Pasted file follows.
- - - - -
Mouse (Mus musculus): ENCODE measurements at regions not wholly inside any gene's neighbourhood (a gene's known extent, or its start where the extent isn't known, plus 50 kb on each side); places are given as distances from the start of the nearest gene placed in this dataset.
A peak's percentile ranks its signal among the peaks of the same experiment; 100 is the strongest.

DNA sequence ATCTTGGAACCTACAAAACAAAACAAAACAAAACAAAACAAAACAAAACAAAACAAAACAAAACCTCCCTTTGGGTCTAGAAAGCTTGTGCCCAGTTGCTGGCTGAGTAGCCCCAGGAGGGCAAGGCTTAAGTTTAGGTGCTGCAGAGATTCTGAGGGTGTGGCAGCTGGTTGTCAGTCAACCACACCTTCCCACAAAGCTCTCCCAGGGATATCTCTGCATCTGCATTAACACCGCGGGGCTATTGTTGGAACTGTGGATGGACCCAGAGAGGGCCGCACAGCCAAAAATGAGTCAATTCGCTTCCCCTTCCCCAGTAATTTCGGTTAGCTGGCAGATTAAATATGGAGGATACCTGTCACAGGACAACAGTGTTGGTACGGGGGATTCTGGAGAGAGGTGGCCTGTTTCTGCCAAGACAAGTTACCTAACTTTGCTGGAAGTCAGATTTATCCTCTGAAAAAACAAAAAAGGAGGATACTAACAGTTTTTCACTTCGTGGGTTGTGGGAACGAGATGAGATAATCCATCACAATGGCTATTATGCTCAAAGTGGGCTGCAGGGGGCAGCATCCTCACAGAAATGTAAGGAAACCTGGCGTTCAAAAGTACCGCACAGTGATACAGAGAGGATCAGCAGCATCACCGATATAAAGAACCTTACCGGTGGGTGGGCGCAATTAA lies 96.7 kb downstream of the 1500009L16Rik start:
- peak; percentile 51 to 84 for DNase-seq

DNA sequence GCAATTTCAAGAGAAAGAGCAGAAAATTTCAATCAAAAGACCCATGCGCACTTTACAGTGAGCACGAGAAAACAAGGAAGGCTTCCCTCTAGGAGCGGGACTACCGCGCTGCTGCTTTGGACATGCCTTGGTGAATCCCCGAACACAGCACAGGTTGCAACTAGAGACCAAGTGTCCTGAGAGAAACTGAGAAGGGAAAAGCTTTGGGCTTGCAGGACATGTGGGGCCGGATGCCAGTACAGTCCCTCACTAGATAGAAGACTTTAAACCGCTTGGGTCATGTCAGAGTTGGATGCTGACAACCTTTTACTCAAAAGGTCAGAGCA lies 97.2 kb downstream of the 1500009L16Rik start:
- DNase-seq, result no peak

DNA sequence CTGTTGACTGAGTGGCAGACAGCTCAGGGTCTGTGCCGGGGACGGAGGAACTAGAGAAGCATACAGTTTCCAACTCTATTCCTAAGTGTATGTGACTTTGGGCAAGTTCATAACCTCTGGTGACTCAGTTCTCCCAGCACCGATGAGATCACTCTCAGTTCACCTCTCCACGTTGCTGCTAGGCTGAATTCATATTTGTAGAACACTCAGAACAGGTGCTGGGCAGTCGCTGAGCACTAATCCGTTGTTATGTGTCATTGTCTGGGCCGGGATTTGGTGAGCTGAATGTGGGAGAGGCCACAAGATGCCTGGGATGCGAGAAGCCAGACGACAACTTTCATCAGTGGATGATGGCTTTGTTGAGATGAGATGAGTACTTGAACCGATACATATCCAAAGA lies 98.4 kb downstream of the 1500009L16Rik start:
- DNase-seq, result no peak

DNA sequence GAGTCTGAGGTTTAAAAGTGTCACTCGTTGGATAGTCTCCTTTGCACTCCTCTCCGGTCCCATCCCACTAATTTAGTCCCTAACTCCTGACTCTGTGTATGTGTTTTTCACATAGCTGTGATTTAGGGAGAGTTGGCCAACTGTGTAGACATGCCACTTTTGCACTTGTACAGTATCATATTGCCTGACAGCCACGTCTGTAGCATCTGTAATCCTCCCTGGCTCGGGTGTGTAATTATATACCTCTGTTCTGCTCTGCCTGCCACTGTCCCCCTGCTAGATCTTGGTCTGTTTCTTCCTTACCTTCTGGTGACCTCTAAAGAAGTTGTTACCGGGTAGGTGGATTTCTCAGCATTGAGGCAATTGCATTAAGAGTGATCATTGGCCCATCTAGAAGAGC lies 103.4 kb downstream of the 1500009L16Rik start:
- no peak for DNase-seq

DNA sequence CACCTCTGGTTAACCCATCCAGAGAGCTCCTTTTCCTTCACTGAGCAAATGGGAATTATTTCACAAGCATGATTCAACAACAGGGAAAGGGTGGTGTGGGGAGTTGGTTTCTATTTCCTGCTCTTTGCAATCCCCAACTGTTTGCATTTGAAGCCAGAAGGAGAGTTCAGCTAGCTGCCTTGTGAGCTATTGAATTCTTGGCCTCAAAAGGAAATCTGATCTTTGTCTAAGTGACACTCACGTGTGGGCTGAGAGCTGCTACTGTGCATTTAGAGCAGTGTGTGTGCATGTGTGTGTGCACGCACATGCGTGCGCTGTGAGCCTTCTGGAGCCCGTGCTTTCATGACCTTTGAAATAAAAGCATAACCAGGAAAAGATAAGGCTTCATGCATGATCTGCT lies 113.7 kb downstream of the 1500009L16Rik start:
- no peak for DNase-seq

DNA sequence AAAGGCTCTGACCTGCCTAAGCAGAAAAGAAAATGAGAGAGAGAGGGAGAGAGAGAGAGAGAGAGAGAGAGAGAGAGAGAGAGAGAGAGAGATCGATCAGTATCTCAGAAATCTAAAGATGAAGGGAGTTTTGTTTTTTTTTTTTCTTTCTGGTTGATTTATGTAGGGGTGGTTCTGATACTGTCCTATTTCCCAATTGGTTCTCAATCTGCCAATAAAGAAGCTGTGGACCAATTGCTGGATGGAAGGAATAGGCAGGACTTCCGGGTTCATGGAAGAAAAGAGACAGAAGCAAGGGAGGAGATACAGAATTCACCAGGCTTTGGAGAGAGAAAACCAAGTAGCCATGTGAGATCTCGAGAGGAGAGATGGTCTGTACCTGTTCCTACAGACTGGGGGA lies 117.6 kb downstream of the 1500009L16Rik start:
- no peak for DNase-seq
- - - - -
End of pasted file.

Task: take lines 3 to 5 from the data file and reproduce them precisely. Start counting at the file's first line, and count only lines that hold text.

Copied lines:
DNA sequence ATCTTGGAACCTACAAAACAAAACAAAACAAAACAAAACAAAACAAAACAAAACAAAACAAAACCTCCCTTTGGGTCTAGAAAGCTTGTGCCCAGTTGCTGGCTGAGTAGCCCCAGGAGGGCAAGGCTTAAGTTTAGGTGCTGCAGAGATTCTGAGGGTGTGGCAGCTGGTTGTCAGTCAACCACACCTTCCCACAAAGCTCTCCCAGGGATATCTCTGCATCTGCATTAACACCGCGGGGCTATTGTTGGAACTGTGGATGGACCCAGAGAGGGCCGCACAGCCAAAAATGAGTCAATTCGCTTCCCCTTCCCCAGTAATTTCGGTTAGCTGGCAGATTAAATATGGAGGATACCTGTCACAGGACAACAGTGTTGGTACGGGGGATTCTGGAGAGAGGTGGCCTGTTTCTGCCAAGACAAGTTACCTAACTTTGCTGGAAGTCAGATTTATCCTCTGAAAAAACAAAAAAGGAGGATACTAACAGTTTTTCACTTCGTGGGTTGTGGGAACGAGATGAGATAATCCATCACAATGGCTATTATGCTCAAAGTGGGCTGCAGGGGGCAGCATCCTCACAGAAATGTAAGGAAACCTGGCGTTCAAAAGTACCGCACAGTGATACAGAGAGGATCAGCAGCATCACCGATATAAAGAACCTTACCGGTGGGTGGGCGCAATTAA lies 96.7 kb downstream of the 1500009L16Rik start:
- peak; percentile 51 to 84 for DNase-seq

DNA sequence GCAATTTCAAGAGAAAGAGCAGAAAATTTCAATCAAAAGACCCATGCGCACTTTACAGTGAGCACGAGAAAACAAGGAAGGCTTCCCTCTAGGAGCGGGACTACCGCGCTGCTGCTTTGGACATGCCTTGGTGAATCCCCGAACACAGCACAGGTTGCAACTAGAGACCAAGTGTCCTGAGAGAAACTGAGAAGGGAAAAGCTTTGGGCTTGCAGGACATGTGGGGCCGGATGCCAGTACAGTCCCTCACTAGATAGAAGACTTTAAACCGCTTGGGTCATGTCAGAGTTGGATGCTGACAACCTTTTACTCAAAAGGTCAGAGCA lies 97.2 kb downstream of the 1500009L16Rik start: